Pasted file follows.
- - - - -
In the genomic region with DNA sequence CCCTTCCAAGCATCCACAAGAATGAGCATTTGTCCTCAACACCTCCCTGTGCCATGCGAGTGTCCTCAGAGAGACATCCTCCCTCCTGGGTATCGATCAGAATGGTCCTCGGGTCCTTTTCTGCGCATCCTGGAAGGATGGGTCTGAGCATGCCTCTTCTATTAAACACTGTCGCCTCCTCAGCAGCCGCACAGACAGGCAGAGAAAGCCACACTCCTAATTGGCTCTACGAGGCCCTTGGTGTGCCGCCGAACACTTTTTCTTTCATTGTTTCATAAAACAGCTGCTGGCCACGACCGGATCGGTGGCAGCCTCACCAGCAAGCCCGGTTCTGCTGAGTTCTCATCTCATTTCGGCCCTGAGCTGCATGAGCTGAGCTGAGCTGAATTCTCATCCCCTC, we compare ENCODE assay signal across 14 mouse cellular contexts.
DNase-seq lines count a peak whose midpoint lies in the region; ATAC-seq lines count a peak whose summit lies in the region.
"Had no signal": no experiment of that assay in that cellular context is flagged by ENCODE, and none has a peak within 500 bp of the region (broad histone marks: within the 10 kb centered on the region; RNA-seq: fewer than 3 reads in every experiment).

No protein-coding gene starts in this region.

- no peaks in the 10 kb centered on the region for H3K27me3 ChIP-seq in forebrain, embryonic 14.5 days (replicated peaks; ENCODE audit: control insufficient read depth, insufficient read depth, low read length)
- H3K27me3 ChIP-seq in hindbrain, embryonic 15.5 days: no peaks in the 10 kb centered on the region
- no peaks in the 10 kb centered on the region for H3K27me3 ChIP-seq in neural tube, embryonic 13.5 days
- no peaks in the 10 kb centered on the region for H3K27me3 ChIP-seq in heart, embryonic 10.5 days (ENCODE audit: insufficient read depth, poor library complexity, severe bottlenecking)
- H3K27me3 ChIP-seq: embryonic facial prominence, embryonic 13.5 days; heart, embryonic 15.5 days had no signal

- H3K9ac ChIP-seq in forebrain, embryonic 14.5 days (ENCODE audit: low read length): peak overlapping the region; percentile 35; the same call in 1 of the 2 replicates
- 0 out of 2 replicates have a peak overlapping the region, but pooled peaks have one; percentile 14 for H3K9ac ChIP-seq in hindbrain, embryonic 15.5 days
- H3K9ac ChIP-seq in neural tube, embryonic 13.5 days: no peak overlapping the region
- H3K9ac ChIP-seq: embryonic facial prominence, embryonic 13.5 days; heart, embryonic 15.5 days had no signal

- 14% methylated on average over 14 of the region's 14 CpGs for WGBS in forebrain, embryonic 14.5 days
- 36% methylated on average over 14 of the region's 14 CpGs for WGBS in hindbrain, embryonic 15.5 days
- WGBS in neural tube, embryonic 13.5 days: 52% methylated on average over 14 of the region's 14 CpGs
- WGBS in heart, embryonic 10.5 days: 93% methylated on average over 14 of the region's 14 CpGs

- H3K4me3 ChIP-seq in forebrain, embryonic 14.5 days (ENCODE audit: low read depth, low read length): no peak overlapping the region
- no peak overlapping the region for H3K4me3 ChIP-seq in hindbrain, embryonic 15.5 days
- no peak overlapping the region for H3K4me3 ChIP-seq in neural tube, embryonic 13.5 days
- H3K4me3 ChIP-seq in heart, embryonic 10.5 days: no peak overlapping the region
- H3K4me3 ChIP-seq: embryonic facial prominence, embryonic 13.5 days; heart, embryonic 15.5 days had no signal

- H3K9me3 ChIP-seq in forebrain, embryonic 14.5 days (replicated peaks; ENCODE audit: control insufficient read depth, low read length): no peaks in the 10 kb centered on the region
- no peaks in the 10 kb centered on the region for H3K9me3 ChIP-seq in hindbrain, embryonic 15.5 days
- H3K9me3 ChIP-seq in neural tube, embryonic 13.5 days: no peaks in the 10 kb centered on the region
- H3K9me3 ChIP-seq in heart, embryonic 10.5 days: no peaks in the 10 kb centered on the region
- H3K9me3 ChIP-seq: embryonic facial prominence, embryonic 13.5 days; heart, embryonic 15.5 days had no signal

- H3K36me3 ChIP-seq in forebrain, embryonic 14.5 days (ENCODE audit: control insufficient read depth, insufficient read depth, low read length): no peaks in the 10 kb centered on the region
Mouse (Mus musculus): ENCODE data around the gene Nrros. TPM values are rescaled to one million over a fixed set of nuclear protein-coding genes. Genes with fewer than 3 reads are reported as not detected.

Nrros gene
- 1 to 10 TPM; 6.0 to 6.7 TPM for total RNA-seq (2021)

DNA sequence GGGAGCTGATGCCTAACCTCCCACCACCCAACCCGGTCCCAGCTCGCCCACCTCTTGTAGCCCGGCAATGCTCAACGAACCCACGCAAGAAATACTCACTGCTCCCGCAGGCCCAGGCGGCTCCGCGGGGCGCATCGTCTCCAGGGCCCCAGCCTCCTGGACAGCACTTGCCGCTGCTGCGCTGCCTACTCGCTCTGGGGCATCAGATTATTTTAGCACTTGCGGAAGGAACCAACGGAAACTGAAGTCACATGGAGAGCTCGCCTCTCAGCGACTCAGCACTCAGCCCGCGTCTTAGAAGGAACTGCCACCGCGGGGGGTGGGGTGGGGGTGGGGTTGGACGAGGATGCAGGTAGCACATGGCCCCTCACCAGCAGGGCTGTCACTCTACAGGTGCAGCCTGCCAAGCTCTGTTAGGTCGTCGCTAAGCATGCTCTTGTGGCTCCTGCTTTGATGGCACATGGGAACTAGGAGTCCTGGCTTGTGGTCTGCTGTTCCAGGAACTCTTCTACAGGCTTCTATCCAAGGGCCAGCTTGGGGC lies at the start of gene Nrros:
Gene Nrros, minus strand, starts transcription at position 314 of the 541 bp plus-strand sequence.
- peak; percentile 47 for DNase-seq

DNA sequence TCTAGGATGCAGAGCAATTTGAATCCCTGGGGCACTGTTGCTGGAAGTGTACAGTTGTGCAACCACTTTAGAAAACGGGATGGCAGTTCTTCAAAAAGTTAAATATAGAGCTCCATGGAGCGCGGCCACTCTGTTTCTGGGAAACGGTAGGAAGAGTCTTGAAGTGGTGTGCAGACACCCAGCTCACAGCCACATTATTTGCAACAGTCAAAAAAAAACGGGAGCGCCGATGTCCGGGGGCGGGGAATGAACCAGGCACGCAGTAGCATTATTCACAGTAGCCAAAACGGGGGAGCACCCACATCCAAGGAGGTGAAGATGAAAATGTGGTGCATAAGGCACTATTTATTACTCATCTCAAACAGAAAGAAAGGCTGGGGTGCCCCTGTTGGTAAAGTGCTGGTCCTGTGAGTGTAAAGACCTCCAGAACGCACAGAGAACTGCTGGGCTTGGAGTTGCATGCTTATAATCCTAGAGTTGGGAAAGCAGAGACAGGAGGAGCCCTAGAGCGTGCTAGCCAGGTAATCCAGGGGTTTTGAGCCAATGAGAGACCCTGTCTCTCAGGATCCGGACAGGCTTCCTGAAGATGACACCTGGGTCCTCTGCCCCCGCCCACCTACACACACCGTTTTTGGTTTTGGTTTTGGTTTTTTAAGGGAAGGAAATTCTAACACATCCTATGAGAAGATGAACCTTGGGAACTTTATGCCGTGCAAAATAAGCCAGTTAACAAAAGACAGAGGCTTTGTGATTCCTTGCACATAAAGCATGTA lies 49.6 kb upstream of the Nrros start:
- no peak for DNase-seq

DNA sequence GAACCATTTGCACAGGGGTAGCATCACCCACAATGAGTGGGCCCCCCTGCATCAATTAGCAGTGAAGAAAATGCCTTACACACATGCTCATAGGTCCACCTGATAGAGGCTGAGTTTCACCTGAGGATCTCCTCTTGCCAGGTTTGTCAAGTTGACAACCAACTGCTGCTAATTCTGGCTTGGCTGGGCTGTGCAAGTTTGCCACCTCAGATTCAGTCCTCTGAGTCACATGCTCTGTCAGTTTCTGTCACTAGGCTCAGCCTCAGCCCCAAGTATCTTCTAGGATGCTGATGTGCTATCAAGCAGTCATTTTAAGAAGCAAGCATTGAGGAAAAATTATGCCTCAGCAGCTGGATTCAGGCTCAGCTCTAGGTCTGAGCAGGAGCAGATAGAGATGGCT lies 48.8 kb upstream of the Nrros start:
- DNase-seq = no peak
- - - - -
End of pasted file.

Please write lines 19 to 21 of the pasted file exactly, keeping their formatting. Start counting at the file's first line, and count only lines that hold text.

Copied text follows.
- no peak overlapping the region for H3K4me3 ChIP-seq in hindbrain, embryonic 15.5 days
- no peak overlapping the region for H3K4me3 ChIP-seq in neural tube, embryonic 13.5 days
- H3K4me3 ChIP-seq in heart, embryonic 10.5 days: no peak overlapping the region